Investigaciones Geográficas

¿Influyen tiempo y clima en la distribución del nuevo coronavirus (SARS CoV-2)? Una revisión desde una perspectiva biogeográfica

Oliver Gutiérrez-Hernández, Luis V. García


El 11 de marzo de 2020, la Organización Mundial de la Salud (OMS) declaró pandemia global el brote de la enfermedad COVID-19, producida por el nuevo coronavirus SARS CoV-2. En este artículo se efectúa una revisión de las contribuciones científicas publicadas hasta la fecha que relacionan las condiciones atmosféricas con la distribución del SARS CoV-2. La mayor parte de ellas concluyen que existe cierta influencia del tiempo atmosférico y/o el clima en la distribución y el progreso de la COVID-19. En concreto, un ambiente fresco y seco, en el contexto de un clima mesotérmico, parece el más idóneo para la expansión del SARS CoV-2. Sin embargo, un número significativo de estudios revisados adolece de diseños de investigación inadecuados, lo que hace muy difícil aislar de forma fehaciente el efecto genuino de las condiciones atmosféricas en la propagación de la enfermedad de otros efectos, incluidos los posibles artefactos derivados de la prevalencia observada, la dependencia espacial y temporal de los datos y la propia geografía humana: conectividad geográfica, movilidad, sistema sanitario, etc. Se concluye que sólo existen indicios, no evidencia, de que las condiciones atmosféricas pueden llegar a explicar una fracción muy limitada de la dinámica espaciotemporal del SARS CoV-2.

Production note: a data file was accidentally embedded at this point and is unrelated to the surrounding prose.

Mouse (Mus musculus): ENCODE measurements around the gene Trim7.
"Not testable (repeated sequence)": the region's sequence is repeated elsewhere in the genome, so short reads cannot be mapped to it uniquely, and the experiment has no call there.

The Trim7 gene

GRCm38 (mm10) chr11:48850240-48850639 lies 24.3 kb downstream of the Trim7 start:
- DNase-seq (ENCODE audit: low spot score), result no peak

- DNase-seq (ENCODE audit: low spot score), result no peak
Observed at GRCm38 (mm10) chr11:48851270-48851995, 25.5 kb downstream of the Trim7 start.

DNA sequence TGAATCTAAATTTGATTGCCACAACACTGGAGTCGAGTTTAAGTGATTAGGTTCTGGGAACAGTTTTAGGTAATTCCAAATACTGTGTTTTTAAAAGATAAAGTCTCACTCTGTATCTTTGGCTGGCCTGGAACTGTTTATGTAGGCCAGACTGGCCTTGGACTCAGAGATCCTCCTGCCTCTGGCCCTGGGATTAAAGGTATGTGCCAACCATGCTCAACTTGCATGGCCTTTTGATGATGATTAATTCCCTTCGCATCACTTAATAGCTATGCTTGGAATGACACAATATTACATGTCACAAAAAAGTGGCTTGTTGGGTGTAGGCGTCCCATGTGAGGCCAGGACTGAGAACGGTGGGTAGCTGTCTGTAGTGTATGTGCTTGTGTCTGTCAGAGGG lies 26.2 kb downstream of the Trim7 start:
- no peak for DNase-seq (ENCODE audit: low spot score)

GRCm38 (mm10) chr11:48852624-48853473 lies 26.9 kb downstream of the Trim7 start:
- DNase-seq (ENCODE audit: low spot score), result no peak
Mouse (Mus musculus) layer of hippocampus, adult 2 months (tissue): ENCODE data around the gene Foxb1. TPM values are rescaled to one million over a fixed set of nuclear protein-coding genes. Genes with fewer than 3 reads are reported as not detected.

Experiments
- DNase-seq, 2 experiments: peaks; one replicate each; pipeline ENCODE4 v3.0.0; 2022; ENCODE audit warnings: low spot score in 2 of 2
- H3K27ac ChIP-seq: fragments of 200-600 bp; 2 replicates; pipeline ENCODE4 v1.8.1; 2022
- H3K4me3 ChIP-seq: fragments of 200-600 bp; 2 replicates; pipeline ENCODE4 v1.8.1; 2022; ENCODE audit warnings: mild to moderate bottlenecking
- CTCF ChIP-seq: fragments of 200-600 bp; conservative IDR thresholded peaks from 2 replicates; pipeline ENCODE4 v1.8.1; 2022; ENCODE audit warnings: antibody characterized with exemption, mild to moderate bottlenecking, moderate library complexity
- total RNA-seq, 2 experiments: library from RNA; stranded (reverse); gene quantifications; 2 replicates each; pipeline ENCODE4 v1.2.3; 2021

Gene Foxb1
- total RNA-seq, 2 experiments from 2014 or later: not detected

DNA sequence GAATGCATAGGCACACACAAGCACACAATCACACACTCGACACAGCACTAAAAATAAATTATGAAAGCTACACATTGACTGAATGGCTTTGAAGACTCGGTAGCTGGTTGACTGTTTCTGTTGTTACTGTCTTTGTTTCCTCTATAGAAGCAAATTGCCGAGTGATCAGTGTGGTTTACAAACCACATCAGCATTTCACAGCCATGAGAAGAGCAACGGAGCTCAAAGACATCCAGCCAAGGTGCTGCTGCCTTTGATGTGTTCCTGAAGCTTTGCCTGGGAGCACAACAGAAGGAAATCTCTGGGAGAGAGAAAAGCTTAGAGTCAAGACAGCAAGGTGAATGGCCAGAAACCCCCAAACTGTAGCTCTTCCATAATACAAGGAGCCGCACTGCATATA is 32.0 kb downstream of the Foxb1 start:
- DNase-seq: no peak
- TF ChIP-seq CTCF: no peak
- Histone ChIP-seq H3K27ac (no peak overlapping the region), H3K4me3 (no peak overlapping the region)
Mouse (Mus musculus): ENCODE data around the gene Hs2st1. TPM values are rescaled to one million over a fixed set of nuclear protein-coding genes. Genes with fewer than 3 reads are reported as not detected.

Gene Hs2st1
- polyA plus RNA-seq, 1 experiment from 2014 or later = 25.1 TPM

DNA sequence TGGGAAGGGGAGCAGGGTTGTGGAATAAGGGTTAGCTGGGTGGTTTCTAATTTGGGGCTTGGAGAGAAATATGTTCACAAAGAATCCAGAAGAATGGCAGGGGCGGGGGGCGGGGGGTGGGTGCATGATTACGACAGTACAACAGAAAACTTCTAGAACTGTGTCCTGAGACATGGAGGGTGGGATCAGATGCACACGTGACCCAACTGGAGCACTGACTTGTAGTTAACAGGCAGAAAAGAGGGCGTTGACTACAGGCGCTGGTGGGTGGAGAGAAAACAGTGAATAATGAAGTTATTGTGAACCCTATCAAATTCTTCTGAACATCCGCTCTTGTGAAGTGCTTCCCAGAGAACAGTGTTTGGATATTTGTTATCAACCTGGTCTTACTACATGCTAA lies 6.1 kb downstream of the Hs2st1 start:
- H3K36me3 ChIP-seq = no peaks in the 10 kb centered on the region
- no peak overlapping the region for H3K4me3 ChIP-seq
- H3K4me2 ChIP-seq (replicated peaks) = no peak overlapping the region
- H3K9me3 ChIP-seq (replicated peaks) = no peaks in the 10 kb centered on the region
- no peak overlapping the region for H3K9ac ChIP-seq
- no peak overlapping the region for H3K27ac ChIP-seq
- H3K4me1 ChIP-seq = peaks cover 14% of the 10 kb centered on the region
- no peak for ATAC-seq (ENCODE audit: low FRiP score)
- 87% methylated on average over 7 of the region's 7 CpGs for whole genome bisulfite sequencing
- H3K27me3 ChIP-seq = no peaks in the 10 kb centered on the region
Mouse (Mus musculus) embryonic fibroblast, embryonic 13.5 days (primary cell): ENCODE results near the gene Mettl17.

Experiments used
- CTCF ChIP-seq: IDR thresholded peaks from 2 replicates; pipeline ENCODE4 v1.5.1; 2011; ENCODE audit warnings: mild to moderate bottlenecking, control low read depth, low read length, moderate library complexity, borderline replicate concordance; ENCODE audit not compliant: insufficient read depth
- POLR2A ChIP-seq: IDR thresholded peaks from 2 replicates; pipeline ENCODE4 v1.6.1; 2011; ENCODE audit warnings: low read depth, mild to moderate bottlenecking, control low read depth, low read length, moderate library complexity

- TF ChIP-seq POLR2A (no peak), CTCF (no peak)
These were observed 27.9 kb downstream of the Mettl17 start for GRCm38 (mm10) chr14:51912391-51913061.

Palabras clave

geografía médica; biogeografía; patogeografía; bioclimatología; enfermedades; pandemia; COVID-19.

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